Examination of the research credit is unique, in that it requires, in part, an evaluation of technological activities to determine the qualification of research related to a business component. The decision whether to engage a specialist (engineer/computer audit specialist) or an outside expert should be made during the planning stage. If the activities are highly technical, consider requesting the services of a specialist.
A computer audit specialist (CAS) is helpful in extracting and sorting electronic data such as general ledger information and payroll records. A CAS can also assist in formulating sampling methodologies, as well as in assessing the technical aspects of software development or information technology activities.
Industries and sub-industries, e.g., Pharmaceutical, Aerospace, and Motor Vehicle, are occasionally appropriated funds for the hiring of outside experts. The respective Technical Advisor should be consulted to ascertain whether funding exists and/or for information concerning experts specializing in these industries.
The referral should specify the area of expertise needed, as it is beneficial for the engineer or expert to be familiar with both the taxpayer's technology and industry.
Audit strategy should be contemplated, and an initial planning meeting should be held with the taxpayer and its representative, if applicable, to gain a general understanding of how the taxpayer reached its return (or claim) position and formalize a general audit plan. All members of the audit team involved with the research credit issue, including local counsel as needed, should attend this meeting. Specialists/experts should be consulted before finalizing the audit plan/timeline.
Consider sending a letter or issuing an Information Document Request (IDR) prior to the meeting, addressing potential subjects for discussion and documents to be produced. Consider requesting that a taxpayer contact be designated for the research credit issue. Some potential issues for discussion and documents to be produced at the meeting are as follows:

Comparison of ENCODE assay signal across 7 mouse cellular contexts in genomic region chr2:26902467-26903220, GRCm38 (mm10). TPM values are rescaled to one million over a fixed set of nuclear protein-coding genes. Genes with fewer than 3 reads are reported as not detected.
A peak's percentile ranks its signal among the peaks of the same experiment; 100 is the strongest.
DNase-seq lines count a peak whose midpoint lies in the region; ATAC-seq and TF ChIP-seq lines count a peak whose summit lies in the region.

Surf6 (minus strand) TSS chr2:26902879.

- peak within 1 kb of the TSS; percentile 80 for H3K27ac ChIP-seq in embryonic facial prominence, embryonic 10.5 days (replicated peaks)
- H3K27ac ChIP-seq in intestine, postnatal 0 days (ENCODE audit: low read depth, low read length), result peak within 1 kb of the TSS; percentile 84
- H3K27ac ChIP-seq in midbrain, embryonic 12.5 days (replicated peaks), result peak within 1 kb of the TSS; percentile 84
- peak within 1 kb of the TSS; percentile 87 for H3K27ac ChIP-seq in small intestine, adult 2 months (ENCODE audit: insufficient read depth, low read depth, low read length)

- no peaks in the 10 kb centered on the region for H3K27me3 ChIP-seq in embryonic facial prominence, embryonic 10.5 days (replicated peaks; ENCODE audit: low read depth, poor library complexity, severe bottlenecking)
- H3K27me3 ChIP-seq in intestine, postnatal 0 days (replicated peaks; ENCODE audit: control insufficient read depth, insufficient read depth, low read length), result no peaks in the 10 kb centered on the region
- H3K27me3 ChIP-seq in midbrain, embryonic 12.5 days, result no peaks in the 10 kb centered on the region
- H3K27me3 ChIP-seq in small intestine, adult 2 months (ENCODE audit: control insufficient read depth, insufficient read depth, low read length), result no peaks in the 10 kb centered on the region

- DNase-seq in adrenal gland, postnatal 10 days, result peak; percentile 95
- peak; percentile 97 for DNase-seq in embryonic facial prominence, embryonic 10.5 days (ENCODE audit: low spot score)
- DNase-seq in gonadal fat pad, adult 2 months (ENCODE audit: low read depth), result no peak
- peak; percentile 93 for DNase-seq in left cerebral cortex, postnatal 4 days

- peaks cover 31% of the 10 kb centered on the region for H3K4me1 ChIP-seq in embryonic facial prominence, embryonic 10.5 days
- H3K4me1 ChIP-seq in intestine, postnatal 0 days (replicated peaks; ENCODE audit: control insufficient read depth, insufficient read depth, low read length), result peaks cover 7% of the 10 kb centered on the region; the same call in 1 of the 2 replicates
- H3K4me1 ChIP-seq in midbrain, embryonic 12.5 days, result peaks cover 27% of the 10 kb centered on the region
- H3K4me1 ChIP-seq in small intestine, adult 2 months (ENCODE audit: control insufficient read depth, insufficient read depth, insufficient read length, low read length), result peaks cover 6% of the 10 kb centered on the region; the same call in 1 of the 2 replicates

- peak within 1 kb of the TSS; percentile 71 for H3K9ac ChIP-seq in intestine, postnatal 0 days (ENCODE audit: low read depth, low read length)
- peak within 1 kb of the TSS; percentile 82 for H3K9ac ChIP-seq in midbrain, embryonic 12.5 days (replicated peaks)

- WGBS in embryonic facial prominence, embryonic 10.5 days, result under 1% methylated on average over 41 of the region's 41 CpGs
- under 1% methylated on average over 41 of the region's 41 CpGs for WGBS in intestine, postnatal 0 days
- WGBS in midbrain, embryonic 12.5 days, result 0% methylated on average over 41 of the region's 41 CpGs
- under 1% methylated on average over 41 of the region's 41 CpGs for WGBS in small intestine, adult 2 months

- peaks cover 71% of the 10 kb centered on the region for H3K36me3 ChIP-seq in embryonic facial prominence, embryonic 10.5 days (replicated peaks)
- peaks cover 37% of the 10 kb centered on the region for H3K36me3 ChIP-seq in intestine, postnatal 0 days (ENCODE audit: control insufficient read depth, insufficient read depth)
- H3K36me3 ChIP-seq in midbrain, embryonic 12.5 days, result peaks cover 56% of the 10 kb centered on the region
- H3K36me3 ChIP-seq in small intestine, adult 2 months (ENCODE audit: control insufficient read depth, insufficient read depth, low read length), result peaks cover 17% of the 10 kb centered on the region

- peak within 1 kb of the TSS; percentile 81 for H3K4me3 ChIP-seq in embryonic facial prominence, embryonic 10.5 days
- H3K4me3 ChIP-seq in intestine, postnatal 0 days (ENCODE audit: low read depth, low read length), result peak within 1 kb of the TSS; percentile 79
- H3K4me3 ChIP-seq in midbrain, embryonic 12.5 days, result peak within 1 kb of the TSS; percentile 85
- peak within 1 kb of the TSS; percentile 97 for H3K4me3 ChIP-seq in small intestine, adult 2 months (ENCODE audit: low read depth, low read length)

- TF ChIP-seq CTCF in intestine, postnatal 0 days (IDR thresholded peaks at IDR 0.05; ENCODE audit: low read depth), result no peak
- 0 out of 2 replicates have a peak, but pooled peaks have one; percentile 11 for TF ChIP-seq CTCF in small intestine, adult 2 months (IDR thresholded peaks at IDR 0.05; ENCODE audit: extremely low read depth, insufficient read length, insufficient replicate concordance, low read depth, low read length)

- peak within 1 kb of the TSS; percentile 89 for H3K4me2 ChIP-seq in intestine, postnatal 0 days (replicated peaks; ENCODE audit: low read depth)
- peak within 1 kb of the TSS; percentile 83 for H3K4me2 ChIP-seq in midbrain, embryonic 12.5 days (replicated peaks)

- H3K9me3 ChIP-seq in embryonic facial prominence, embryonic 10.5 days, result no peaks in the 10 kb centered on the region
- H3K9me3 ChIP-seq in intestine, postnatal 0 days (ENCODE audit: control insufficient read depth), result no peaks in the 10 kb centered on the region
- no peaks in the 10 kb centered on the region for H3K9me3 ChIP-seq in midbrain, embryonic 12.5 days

Who prepared the research credit computation workpapers?
What methodology was employed for capturing QREs reflected in the research credit computation workpapers (e.g., estimates, interviews, sampling, surveys, and reviews of contemporaneous documents)?
What documentation and other substantiation are available to support the taxpayer's claim for the research credit (including the base years)?
Was this documentation prepared contemporaneously with the research activities?
What legal standard(s), if any, did the taxpayer employ to determine credit-eligibility?
An assessment of the timeframe within which the examination will be conducted should be carefully addressed and actions to be taken should be planned within this constraint. Consider the audit history of the issue with each particular taxpayer and the number of years to be examined, as well the possible use of expedited resolution procedures. Taxpayer cooperation is critical in determining whether such expedited procedures are advisable.
Techniques should be employed to streamline the inspection and fact-finding process. Statistical or “judgment” sampling methodologies, where appropriate, may be employed. Relevant records must be identified and secured. IDR response procedures should be established, and ongoing lines of communication maintained with the taxpayer throughout the examination. It is desirable to schedule with the taxpayer, in a chronological fashion, the examination processes, and procedures during the planning phase.
At the meeting with the taxpayer, determine whether the taxpayer sent surveys/questionnaires to employees. If so, request copies of these surveys/questionnaires and responses and have the taxpayer show how these were used in the research credit computation. Request any instructions that accompanied the surveys/questionnaires.
Also, determine whether the taxpayer conducted interviews of current (and former) employees and contractors in order to formulate their determination. Advise the taxpayer that this information may need to be corroborated through supporting documentation, and additional interview procedures may be implemented for the examination.
A tour of all relevant company operations, including research facilities, should also be considered and arranged.
In planning the audit strategy, the Research Credit Technical Advisors are available to provide suggestions to effectively allocate audit resources to those issues that pose the greatest compliance risk.
3 Notice 2002-44 Research Credit Claims